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Documents Relating to New Zealand's Participation in the Second World War 1939–45: Volume III

3 — The Governor-General of New Zealand to the Secretary of State for Dominion Affairs

The Governor-General of New Zealand to the Secretary of State for Dominion Affairs

3 July 1940

With reference to your Circular telegram of 26 June [No. 1], my Ministers ask me to convey to you the text of a telegram which has today been despatched to the Prime Minister of the Commonwealth of Australia1 as follows:

‘I thank you for your telegram of 28 June2 with reference to the Far Eastern situation. We entirely agree with you on the following points:


The delicacy and danger of the situation.


The desirability of obtaining a clear indication of United States policy in the Far East.


The desirability, if circumstances allow, of retaining the United States Fleet in the Pacific.


The extreme undesirability of any act or omission on our part which might have the effect of unnecessarily precipitating trouble with Japan in our present situation.


The undesirability of any attempt to haggle with Japan.


The undesirability in the best interests of the British Commonwealth of the involvement of the United States in a war in the Far East.


The probable futility of the suggestion that in the present circumstances Japan might be induced on the lines proposed to offer to restore the territorial integrity and independence of China.

‘On the other hand we are most sceptical as to whether Japan could in the existing situation be persuaded to make a satisfactory tripartite declaration as to the status quo in the Pacific, or whether such a declaration page 9 if made would have any value at all unless accompanied by a full United States guarantee, which would seem unlikely at the moment.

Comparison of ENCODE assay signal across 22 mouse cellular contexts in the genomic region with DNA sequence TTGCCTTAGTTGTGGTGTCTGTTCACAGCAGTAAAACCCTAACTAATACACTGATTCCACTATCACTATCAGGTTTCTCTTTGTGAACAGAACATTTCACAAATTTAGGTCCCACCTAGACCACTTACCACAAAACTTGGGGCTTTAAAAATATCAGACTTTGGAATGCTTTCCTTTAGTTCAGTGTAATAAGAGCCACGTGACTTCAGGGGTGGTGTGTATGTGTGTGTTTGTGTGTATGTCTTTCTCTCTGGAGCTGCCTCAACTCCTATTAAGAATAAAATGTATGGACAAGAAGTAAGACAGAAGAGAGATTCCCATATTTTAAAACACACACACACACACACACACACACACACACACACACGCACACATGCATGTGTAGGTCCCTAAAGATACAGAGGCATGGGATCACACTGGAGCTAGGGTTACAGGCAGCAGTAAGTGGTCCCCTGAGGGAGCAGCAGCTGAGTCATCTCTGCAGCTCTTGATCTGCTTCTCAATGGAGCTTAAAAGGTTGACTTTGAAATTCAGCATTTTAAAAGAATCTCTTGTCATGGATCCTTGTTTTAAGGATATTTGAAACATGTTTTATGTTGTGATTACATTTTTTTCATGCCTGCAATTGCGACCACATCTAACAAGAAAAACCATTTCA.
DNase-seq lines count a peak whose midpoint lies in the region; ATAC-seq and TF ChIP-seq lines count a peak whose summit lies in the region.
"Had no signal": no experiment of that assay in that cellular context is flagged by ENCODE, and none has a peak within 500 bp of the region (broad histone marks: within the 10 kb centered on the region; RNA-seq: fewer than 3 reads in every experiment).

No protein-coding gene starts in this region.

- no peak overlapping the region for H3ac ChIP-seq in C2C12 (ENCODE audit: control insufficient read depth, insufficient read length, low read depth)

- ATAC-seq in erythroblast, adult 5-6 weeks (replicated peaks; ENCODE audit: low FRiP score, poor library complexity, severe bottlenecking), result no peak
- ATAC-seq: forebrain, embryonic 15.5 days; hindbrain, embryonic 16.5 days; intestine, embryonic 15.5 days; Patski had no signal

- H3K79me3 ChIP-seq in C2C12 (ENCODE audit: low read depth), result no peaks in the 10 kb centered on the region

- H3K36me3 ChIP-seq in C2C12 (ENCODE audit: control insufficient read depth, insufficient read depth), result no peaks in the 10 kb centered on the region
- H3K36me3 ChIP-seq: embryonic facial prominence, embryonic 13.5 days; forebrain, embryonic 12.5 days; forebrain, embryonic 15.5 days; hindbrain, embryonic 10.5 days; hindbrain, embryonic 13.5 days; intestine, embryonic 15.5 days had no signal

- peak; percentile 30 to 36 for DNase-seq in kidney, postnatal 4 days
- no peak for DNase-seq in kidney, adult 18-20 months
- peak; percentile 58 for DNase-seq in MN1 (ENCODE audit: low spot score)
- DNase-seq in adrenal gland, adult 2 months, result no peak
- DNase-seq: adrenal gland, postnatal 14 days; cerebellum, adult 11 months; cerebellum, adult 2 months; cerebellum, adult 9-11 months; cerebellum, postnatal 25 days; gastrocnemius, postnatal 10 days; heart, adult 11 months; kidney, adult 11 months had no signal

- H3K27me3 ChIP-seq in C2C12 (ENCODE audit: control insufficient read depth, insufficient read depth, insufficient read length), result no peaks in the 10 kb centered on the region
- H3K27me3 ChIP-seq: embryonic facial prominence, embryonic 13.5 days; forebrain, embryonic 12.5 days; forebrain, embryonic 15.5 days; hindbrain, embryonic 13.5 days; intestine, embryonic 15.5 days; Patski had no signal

‘Again we cannot bring ourselves to believe that the offer of mediation that you propose, in the absence of United States collaboration, offers any substantial promise of successful results. Nor are we convinced that a simple acceptance of the present Japanese demands would be morally right or even politically expedient. Indeed, we are inclined to feel that an acceptance of the Japanese demands or an offer of mediation between Japan and China might well be interpreted by the Japanese as a plain indication of our realisation of the weakness of our position and of our readiness on that account to sacrifice the Chinese and the principle of resisting aggression for the purpose of endeavouring to protect our own interests. We are at present inclined to feel that an appearance of continued confidence is more likely to be effective with the Japanese than any step which might be interpreted as a display of weakness. On the whole, however, we are inclined to defer the formation of any definite judgment on this most difficult problem until it has been possible to ascertain the result of the approach which has already been made by His Majesty's Government in the United Kingdom to the United States Government.

‘A copy of this telegram has today been despatched to the Secretary of State for Dominion Affairs.’

1 Prime Ministers of the Commonwealth of Australia during the war were:

26 Apr 1939–29 Aug 1941Rt. Hon. R. G. Menzies, PC, CH, QC.
29 Aug 1941–7 Oct 1941Rt. Hon. A. W. Fadden, PC.
7 Oct 1941–death, 5 Jul 1945Rt. Hon. J. Curtin, PC.
6 Jul 1945–13 Jul 1945Rt. Hon. F. M. Forde, PC.
13 Jul 1945–19 Dec 1949Rt. Hon. J. B. Chifley, PC. (Died 13 Jun 1951.)

2 Repeated in No. 2.